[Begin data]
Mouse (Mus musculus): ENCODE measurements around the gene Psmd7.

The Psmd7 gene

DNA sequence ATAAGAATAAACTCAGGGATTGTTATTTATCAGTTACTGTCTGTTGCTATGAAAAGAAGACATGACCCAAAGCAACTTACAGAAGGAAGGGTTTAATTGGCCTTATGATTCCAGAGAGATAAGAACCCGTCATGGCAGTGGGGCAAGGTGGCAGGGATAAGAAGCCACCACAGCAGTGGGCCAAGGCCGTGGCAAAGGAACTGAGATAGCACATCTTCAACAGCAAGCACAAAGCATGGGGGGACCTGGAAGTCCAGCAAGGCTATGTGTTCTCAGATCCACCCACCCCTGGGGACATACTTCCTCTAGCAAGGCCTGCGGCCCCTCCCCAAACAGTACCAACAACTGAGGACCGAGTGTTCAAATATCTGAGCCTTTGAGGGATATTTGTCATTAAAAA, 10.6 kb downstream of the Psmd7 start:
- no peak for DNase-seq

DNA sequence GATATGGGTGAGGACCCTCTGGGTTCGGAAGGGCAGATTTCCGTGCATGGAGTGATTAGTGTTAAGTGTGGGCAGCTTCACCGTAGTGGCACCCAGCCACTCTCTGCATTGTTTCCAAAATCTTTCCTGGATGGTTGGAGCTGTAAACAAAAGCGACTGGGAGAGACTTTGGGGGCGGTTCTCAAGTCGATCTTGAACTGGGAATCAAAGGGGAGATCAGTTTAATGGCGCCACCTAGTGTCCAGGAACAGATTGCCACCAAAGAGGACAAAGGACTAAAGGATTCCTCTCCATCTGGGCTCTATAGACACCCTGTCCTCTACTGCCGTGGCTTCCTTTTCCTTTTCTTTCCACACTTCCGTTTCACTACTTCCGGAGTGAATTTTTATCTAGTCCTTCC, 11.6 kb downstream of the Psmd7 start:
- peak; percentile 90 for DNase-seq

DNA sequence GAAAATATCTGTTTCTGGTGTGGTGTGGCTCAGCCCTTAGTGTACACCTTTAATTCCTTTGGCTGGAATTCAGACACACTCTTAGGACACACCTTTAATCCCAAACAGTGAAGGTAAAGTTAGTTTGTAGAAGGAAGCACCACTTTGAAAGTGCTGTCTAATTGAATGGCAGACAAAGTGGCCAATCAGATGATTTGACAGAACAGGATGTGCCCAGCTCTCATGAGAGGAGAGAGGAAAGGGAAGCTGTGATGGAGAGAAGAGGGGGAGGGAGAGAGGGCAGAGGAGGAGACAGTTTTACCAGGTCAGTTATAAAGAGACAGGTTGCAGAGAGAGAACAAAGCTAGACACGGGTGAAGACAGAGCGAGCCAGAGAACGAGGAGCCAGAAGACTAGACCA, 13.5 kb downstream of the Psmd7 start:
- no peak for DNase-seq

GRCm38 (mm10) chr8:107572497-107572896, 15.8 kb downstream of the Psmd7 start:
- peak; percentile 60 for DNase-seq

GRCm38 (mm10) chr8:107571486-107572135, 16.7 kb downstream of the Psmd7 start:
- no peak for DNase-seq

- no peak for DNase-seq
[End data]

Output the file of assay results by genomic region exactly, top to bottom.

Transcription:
Mouse (Mus musculus): ENCODE measurements around the gene Psmd7.

The Psmd7 gene

DNA sequence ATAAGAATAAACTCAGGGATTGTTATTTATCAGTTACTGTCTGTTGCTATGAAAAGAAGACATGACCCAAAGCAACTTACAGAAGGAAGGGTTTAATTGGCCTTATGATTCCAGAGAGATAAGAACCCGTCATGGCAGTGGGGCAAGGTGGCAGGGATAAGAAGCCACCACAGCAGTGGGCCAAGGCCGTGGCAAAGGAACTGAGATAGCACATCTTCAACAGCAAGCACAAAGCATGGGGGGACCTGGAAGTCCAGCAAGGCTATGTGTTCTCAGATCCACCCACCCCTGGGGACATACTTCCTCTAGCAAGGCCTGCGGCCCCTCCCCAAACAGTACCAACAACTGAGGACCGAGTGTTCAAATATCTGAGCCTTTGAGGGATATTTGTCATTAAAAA, 10.6 kb downstream of the Psmd7 start:
- no peak for DNase-seq

DNA sequence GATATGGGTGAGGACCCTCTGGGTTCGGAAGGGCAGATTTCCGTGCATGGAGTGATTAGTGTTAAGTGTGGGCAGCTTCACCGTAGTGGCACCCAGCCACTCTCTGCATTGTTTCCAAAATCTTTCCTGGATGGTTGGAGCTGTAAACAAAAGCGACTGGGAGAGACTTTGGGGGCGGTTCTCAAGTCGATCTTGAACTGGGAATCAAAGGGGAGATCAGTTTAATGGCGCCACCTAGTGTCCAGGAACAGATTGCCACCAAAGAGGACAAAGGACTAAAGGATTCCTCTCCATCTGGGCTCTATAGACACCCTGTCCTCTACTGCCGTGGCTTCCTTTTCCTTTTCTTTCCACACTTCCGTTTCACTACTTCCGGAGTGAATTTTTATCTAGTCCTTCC, 11.6 kb downstream of the Psmd7 start:
- peak; percentile 90 for DNase-seq

DNA sequence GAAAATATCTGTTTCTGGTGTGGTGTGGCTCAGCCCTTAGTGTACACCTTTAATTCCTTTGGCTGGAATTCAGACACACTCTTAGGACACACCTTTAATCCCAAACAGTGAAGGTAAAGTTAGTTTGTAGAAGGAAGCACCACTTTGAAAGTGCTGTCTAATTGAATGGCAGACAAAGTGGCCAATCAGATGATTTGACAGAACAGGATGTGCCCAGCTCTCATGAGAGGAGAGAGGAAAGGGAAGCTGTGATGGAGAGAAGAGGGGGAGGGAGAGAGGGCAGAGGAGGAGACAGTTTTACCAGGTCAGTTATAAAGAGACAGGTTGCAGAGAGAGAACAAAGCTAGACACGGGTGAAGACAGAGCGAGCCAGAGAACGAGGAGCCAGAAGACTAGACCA, 13.5 kb downstream of the Psmd7 start:
- no peak for DNase-seq

GRCm38 (mm10) chr8:107572497-107572896, 15.8 kb downstream of the Psmd7 start:
- peak; percentile 60 for DNase-seq

GRCm38 (mm10) chr8:107571486-107572135, 16.7 kb downstream of the Psmd7 start:
- no peak for DNase-seq

- no peak for DNase-seq